Jennifer Anglin.jpeg


When my husband and I got married 29 years ago, we married for life, better or worse. In our own youthful way, we knew what forever meant, but we never know what the future will hold. 

Will our spouse get a debilitating disease?  Will their health be such that we will be taking care of them in our elder years rather than enjoying our time for retirement?  All these variables are unknown and for good reason. I think I would be overwhelmed if I could know the future and what it holds for my husband and me. Will I be a caregiver for my husband or him for me?

Having worked in senior care, I have seen some phenomenal caregivers. They are the unsung heroes of aging. Many have no choice but to become an assistant for their loved one. They take care of finances, incidental items, senior care placement, dressing, food prep and serve, general hygiene and emotional as well as spiritual care.  

That is not even mentioning transportation to doctor’s appointments and prescriptions. It is exhausting work for the one who is responsible for the wellbeing of their aging loved one. Many end up spending their entire retirement savings and time in elder safe keeping. 

Common signs of stress in caregivers are loss of interest in things they would normally enjoy, decline in their own health, fatigue, isolation and worry. To combat this stress, accept help. People want to help but many times pride gets in our way and disallows us from letting others assist.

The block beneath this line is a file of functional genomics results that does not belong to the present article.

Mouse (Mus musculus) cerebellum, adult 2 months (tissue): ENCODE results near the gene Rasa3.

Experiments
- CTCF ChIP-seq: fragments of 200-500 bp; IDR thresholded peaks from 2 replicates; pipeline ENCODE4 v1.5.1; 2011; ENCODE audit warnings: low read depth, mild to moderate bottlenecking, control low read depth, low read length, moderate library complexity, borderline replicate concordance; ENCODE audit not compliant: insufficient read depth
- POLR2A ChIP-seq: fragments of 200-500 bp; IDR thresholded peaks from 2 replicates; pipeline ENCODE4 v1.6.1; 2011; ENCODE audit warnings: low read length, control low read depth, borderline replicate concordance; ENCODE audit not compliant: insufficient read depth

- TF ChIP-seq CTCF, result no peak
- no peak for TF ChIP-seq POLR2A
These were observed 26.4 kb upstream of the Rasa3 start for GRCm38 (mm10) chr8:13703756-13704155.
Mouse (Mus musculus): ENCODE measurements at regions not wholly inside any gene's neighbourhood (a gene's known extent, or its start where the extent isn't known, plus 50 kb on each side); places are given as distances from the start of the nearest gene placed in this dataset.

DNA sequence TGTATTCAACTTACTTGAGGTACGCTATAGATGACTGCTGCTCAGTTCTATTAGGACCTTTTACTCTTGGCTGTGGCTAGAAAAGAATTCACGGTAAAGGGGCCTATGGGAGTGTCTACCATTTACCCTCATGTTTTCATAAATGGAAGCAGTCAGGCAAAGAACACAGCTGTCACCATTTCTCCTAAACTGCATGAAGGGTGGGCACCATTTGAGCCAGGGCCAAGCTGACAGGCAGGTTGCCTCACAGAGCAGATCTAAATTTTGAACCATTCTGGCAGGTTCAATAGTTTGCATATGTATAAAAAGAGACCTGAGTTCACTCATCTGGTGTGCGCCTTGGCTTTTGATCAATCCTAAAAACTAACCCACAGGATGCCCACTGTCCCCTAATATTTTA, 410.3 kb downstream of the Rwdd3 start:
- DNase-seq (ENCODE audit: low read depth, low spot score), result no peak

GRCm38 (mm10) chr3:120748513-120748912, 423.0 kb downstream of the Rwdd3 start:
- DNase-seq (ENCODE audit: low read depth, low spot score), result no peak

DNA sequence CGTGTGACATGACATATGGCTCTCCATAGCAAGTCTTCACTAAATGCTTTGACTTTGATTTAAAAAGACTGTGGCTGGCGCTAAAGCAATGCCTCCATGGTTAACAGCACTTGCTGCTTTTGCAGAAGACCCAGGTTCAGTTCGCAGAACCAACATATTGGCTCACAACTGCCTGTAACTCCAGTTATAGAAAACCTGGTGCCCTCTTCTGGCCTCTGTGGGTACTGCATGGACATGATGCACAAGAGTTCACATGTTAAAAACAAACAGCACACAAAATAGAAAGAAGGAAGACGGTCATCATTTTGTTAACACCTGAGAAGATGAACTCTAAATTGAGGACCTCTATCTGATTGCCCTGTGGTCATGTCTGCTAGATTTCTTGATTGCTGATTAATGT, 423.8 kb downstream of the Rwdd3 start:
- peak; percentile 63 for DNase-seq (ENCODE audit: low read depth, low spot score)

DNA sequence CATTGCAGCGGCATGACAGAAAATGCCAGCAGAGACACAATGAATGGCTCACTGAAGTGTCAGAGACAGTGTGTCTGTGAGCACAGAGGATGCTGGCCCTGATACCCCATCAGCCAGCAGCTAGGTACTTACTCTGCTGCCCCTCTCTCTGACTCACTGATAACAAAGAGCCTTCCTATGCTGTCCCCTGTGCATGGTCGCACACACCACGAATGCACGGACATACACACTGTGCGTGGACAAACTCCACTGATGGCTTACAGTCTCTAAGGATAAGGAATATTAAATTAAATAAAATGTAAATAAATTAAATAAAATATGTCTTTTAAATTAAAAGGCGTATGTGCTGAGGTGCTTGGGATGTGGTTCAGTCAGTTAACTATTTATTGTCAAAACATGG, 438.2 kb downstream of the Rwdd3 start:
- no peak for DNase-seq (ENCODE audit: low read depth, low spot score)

Depression and anxiety can also be a result of caregiving, but most common is isolation. Going to caregiver support groups is a helpful tool to remind you that you are not alone. That form of encouragement is priceless when you are in the trenches.

My hat is off to the caregivers in the world. They spend their days in service to others. They sacrifice some of the best years of their life working in ways they never labored in the mainstream career market. Many times, they are thrown into the service role suddenly and thanklessly with little assistance from siblings, children or other family members. They certainly have no training. 

Much like our children who are born with no manual, caregivers also are not given a manual.  Yet, they are out in the world doing the best they can every single day to care for their loved one.  Caregivers, we see you, we hear you, we salute you. Your sacrifices are seen and appreciated.  You may not have known in your youth that this would be the charge handed to you, but you are out there doing it every day.  You are appreciated.

Jennifer Anglin is a local writer/

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